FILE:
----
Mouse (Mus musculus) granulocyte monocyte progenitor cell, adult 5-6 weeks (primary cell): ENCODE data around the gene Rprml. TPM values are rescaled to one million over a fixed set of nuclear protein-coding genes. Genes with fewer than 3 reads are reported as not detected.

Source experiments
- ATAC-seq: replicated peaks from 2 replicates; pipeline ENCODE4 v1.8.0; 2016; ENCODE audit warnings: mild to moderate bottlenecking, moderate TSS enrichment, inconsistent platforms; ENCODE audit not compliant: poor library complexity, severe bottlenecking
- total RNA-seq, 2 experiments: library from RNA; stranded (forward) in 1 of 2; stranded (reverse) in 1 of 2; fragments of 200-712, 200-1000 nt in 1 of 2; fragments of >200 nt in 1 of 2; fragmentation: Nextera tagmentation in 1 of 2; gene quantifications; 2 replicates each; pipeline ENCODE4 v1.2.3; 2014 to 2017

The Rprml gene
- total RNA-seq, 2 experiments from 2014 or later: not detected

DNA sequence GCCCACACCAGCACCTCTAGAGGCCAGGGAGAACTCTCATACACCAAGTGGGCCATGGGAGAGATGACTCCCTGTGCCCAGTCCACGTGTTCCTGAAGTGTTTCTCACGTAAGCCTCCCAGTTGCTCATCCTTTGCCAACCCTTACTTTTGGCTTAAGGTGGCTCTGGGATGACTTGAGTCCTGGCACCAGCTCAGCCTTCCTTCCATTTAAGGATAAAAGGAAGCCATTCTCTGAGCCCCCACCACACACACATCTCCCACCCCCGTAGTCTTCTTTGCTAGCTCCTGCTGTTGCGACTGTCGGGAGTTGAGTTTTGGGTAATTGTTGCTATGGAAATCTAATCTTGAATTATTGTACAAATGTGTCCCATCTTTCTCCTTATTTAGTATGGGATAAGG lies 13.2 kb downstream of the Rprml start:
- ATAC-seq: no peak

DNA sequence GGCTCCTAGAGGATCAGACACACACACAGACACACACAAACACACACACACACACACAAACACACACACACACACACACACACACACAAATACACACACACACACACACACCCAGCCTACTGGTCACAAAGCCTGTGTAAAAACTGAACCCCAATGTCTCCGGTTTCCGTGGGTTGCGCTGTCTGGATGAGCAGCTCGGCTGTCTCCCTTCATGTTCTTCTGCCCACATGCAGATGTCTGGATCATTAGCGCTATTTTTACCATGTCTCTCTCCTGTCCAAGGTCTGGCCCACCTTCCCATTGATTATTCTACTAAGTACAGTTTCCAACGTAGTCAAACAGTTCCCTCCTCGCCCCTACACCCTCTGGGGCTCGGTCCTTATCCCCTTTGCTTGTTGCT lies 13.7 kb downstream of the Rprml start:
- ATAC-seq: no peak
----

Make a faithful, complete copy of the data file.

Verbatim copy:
Mouse (Mus musculus) granulocyte monocyte progenitor cell, adult 5-6 weeks (primary cell): ENCODE data around the gene Rprml. TPM values are rescaled to one million over a fixed set of nuclear protein-coding genes. Genes with fewer than 3 reads are reported as not detected.

Source experiments
- ATAC-seq: replicated peaks from 2 replicates; pipeline ENCODE4 v1.8.0; 2016; ENCODE audit warnings: mild to moderate bottlenecking, moderate TSS enrichment, inconsistent platforms; ENCODE audit not compliant: poor library complexity, severe bottlenecking
- total RNA-seq, 2 experiments: library from RNA; stranded (forward) in 1 of 2; stranded (reverse) in 1 of 2; fragments of 200-712, 200-1000 nt in 1 of 2; fragments of >200 nt in 1 of 2; fragmentation: Nextera tagmentation in 1 of 2; gene quantifications; 2 replicates each; pipeline ENCODE4 v1.2.3; 2014 to 2017

The Rprml gene
- total RNA-seq, 2 experiments from 2014 or later: not detected

DNA sequence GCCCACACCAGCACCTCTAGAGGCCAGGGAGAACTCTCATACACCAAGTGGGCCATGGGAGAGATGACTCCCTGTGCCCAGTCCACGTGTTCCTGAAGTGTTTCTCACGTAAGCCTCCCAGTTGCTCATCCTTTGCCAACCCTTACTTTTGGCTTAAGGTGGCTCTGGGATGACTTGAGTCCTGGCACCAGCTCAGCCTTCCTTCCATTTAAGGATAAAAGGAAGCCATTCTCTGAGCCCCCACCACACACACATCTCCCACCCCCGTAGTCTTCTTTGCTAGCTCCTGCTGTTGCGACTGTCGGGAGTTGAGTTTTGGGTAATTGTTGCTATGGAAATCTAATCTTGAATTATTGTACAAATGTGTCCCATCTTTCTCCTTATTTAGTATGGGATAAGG lies 13.2 kb downstream of the Rprml start:
- ATAC-seq: no peak

DNA sequence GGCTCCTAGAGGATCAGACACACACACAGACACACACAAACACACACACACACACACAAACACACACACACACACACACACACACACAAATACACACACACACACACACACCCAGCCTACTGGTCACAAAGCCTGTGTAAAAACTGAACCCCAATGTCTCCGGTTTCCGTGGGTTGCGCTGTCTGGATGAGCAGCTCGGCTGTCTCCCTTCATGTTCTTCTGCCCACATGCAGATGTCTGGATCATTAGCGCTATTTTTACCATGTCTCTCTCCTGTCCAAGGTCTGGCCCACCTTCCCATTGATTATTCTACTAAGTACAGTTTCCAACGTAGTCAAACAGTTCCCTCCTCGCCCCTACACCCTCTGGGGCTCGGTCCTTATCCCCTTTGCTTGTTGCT lies 13.7 kb downstream of the Rprml start:
- ATAC-seq: no peak